February 16, 2017
Republicans Working to Kill Proposed Import Tax
The Detroit Bureau reports that Republican Senators are growing increasingly cool to the idea of imposing a “border tax” on goods, including cars and trucks, exported to the U.S. from other countries in the Americas, Europe, and Asia. House Speaker Paul Ryan has met with Republican senators to neutralize the growing opposition to a core element of a tax plan cobbled together by Republicans in the U.S. House of Representatives. The American International Automobile Dealers Association, which is one of the groups leading the fight against the border tax, warned the proposed levy would lead to higher car prices and reduce the number of Americans purchasing new vehicles. A new number estimates could raise the prices by $1,312 for American Honda, $1,672 for Fiat Chrysler Automobiles, $2,298 for Nissan North America and $2,651 for Toyota. Automakers that import their full line-ups would, logically, be even more affected. For more on efforts to kill the proposed border adjustment tax, click here. To register for AIADA’s fly-in on March 8-9, click here.
Audi Said to Get Naming Rights to D.C. United Soccer Stadium
Audi will have its name on the new home of Major League Soccer’s D.C. United, reports Automotive News. The agreement, which runs at least a decade, will be one of the three richest naming-rights deals in MLS, according to a person familiar with the contract, who requested anonymity because neither party disclosed financial terms. That puts it alongside Banc of California’s 15-year agreement with Los Angeles Football Club at an average of $6.6 million a year, and Bank of Montreal’s deal with Toronto FC. Audi has been on a hot streak in the U.S. Sales last year rose 4 percent to 210,213 vehicles. Led by managing partner Jason Levien and Erick Thohir since 2012, D.C. United is in the middle of a $350 million development project that includes the new stadium, which is scheduled to open in 2018. Thohir also has a controlling stake in Italy’s Inter Milan. Levien is part-owner of Swansea City, a Welsh team in the English Premier League. For more on Audi’s naming rights plans, click here.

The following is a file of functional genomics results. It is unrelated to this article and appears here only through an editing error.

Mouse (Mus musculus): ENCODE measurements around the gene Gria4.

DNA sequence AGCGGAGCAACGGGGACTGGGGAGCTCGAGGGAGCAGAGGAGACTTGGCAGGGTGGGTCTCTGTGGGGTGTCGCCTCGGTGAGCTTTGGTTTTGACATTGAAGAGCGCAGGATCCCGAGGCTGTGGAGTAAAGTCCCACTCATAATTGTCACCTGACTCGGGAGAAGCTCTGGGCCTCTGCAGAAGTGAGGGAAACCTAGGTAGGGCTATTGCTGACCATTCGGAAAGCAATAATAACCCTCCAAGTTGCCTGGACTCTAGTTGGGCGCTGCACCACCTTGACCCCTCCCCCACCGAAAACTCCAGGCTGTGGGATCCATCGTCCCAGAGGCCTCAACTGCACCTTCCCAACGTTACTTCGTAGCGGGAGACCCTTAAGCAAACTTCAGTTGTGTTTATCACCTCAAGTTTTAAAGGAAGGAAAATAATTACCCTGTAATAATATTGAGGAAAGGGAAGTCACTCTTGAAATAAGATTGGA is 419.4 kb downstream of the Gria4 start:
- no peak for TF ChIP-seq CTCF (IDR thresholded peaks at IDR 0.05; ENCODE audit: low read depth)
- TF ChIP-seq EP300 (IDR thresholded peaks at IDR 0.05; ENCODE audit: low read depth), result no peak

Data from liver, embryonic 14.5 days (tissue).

If Car Industry Retools, Parts Makers Will Reel
Lift the hoods of the world’s automakers to see the problems in store for companies that have thrived on the automotive global supply chain. According to The Wall Street Journal, carmakers are reeling with the uncertainty of threats to impose border tariffs and import duties—their earnings calls these days are peppered with comments and questions on U.S. investment plans. So it is worth considering how much of a car is actually made in the U.S., as American imports of car parts surge. There is the car and then everything that has gone into putting the car together. While the focus has remained on the former, it is the automotive parts that could substantially raise the costs of making cars. Tariffs could likely apply to both—the car and the parts, so the compounding effect looks painful. Find out how painful added tariffs and taxes would be to the auto parts industry here.